I’ve been trying to figure out who, based on the defining factors that shaped Professor Brian Cox’s keyboardist-to-astrophysicist career pivot, might be our next Professor Brian Cox. We all know his origin story by now: Cox was a roving member of the English-Irish pop-rock band D:Ream, who are only now remembered for the adopted New Labour anthem Things Can Only Get Better. TCOGB was first released in 1993; Cox’s broadcasting career hit its stride in 2010, a gap of roughly 17 years. This means our ideal candidate will have released a single – which did well, but did not lead to a sustained top-tier music career – somewhere between January 2003 and December 2004.
Fame Academy’s David Sneddon is an early frontrunner, with his January 2003 chart-topper Stop Living the Lie. Justin from the Darkness and Paul from S Club 7 (who had left the band by the qualifying January 2003 period – this, to me, is very Coxian) are both in with a shout, as is Daniel Bedingfield. One of my personal preferences is Charlie from Busted, who in 2003 was ascendant, in 2004 was huge, and by 2005 had left to form Fightstar – a perfect microcosmic music career within our parameters. But looking at it realistically the only candidate is former Pop Idol winner Will Young, who has a nice soft voice, is very BBC Two-friendly (he’s already been on Gardeners’ World twice), and has a 2:2 in a boring subject (politics). If we can fast-track Will Young a PhD then we’re good to go.
Until then we’ve got Universe (Wednesday, 9pm, BBC Two), a new four-part series in which Cox looks at the sky a lot and says “wow”. You know Cox’s shtick by now – a pure sense of wonder rarely expressed on terrestrial television! Intellectual content made for people who can’t stand to watch another competitive dancing show! Talking … really … slowly! Although I can see the appeal, to me, personally, it grates. Maybe I’m just too dumb to have stars explained to me by someone dressed like the main character on a PS2-era action-adventure game. Maybe it’s because it feels like 17 minutes of curiosity stretched across an achingly long 58-minute show. Maybe, at the bone-deep level, I just want to watch someone from Made in Chelsea do the cha-cha. But Universe does not feel as if it’s going to do for space what Attenborough did for insects, though you can see from the production value that they really want it to.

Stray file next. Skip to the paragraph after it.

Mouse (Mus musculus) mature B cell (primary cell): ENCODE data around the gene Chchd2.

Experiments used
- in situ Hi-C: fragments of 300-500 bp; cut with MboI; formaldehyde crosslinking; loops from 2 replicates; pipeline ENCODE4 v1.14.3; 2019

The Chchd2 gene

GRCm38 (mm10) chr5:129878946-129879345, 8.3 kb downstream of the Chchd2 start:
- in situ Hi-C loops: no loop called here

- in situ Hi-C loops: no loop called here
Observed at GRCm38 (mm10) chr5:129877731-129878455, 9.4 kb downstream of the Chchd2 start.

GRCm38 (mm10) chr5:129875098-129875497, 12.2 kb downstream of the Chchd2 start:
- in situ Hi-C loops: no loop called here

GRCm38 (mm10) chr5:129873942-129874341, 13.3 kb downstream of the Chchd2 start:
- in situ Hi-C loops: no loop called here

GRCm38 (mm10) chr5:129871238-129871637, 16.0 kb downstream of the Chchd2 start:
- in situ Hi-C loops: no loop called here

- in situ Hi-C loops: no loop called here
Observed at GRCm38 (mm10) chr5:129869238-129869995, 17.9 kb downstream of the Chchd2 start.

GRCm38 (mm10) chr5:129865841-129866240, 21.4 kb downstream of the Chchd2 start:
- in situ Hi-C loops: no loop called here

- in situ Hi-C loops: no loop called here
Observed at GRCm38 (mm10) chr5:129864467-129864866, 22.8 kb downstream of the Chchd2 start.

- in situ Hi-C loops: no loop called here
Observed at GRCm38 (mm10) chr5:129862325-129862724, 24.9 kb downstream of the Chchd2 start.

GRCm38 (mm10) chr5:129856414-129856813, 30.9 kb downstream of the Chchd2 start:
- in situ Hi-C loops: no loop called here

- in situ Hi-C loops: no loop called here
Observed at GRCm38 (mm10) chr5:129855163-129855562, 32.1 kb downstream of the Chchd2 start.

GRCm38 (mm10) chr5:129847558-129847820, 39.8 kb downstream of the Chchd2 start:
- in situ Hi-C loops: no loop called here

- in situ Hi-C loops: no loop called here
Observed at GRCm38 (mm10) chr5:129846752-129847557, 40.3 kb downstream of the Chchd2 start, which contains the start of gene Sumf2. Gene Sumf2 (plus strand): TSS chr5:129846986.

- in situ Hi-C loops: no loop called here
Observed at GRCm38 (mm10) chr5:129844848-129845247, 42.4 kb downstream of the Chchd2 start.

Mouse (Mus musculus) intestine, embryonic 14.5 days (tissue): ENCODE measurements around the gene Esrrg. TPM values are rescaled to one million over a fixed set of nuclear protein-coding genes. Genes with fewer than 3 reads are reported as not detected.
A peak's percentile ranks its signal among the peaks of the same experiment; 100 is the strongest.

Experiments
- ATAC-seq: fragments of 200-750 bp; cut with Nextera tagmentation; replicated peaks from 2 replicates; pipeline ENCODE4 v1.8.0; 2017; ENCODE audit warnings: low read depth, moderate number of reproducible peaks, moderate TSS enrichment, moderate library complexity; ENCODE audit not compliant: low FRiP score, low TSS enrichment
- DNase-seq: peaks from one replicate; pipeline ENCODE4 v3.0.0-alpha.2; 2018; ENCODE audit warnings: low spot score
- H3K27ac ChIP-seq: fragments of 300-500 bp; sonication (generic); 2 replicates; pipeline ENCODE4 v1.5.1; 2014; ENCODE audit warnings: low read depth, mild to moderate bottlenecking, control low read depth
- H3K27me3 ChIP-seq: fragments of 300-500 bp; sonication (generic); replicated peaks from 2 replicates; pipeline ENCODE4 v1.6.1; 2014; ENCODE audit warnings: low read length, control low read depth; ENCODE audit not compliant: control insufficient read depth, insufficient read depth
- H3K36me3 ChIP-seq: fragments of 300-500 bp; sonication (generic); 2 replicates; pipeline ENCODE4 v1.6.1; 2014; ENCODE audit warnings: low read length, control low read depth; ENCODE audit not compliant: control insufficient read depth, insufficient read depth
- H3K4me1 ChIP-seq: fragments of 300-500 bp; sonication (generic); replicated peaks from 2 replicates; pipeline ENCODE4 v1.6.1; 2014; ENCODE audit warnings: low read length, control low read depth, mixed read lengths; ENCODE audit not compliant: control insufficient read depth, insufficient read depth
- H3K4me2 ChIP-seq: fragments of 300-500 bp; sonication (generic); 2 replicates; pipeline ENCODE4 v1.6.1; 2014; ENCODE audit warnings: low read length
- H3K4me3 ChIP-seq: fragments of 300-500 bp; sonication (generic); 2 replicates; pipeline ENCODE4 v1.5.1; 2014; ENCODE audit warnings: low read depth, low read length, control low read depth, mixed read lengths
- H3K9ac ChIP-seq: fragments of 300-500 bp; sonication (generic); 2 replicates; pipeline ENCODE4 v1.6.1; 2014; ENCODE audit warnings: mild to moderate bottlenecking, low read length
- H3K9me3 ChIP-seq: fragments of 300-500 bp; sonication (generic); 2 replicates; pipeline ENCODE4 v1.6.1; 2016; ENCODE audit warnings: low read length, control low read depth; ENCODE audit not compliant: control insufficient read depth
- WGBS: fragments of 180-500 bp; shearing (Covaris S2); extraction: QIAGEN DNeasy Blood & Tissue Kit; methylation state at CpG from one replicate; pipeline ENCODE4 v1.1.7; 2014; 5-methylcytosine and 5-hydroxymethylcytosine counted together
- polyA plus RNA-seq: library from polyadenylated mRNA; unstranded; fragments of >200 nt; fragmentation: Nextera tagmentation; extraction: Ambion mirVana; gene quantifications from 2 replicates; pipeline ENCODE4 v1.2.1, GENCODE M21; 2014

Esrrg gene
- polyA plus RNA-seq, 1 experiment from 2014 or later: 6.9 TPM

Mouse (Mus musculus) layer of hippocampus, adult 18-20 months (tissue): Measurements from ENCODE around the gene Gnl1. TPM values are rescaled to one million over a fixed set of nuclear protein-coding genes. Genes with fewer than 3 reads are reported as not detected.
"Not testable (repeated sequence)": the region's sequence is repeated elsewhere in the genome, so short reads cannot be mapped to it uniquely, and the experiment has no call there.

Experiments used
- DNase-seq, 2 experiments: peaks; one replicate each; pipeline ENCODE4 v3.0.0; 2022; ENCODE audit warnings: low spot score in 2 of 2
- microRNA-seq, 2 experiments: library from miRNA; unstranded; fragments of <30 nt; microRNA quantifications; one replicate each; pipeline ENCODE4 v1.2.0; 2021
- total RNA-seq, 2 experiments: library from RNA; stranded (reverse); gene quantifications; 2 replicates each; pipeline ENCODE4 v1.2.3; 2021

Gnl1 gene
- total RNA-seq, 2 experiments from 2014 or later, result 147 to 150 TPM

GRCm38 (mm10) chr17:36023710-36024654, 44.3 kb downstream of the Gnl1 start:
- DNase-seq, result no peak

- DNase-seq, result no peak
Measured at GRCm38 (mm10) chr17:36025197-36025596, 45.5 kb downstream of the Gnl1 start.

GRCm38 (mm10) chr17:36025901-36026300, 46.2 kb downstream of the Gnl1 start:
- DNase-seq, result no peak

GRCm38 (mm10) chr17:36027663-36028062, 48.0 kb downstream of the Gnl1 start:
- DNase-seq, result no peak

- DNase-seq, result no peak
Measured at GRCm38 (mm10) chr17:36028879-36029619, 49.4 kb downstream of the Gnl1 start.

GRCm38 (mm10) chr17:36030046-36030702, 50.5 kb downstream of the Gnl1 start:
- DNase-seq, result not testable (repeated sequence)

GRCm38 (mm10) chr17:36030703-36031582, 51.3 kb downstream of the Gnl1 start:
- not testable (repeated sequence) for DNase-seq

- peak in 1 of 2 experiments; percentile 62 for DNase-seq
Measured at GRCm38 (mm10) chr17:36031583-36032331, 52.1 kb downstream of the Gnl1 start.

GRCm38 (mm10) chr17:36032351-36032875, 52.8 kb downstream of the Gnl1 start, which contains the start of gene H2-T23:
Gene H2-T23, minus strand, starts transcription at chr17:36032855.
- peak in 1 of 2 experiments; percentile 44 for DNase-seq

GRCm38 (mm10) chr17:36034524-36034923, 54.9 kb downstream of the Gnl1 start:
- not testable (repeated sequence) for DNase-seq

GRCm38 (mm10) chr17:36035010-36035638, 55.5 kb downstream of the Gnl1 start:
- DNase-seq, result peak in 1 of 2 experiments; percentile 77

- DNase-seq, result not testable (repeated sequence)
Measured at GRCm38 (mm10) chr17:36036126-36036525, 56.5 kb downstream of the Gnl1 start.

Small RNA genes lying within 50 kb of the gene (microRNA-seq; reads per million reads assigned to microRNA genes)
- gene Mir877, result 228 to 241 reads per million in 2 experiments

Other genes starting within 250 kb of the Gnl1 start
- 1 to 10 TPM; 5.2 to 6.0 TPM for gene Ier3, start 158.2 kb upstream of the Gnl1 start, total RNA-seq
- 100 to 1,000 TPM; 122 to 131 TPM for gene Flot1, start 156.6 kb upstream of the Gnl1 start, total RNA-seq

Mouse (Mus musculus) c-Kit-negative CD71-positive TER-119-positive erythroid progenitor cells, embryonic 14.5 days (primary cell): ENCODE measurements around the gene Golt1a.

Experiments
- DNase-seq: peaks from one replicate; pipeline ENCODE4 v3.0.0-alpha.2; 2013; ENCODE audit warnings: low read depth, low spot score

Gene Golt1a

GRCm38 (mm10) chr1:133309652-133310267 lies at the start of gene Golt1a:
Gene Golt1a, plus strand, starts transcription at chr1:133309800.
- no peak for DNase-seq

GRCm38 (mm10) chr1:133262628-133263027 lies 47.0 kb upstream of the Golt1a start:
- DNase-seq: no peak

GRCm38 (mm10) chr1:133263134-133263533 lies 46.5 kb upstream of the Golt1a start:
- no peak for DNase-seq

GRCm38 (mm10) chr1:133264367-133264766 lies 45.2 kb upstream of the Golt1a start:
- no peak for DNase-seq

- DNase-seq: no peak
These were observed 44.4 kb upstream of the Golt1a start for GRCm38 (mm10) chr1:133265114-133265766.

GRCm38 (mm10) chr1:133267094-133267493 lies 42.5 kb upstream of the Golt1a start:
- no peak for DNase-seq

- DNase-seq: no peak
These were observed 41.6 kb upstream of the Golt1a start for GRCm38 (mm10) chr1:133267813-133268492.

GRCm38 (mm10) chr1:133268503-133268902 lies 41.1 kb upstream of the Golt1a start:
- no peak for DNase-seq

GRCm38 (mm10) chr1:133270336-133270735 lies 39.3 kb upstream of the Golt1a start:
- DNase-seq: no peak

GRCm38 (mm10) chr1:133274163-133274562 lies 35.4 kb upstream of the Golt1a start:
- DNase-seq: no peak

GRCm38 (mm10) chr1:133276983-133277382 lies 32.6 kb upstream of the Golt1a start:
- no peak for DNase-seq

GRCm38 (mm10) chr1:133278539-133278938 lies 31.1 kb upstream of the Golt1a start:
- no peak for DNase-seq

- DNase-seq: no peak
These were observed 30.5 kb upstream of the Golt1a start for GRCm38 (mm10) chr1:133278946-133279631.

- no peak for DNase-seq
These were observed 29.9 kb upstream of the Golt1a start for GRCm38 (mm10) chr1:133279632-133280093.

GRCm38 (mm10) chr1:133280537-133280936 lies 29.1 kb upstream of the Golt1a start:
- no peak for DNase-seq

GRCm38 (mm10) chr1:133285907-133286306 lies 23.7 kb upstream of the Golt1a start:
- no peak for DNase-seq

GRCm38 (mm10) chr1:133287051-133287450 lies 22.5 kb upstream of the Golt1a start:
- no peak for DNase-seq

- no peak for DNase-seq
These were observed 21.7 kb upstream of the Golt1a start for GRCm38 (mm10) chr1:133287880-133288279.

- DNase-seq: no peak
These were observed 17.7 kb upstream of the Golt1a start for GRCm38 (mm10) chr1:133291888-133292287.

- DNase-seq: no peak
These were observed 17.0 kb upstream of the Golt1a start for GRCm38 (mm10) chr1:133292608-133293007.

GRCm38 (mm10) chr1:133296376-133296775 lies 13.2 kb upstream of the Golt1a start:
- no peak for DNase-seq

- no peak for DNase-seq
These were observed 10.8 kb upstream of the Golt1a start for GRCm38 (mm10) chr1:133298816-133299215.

The problem with space, of course, is it is far away and costs billions of dollars to document. Even when Nasa manage it, photos of solar flares always come back looking as if they’ve been done on high street CCTV just before a really good chip shop fight. Universe gets round this by lavishly computer-generating a lot of what we see on screen. Tendrils bloom through a murky abyss as Cox explains the “cosmic web” that pre-dates the stars; a rendering of a red dwarf burns in the darkness as Cox goes on about mass and gravity. But that workaround can lead to the same hollow feeling you get when you watch an overly CGI’d blockbuster: yes, the Avengers might have defeated the monster destroying New York, but how much of it was actually there? Although Universe is spliced with gorgeous drone shots of a planet you might be familiar with – hint-hint, you’re on it right now – a lot of it is just voiceover and an informed imagining of what space looks like. Your personal mileage is going to vary with how claustrophobic that makes you feel.
It doesn’t help that Cox’s voiceover keeps veering into “an impromptu performance of a poem derails the entire university house party” territory. Sometimes Cox talks about the sun as if he’s trying to lure you to sell your home and donate your proceeds to living on a farm with him, worshipping it. “But even gods are not immortal,” he says, really slowly, about 40 minutes into the first episode, and though I do admit I was looking at a text notification I’d just got at the time, I didn’t really know what he was on about. “Where there is light, there is darkness.” I know, I know: it is good TV channels are still making shows for people who have a vague idea what a trillion is, or how infinitesimally unlikely life on Earth even is. But I am clearly not one of them. Call me when Will Young has finished his Masters.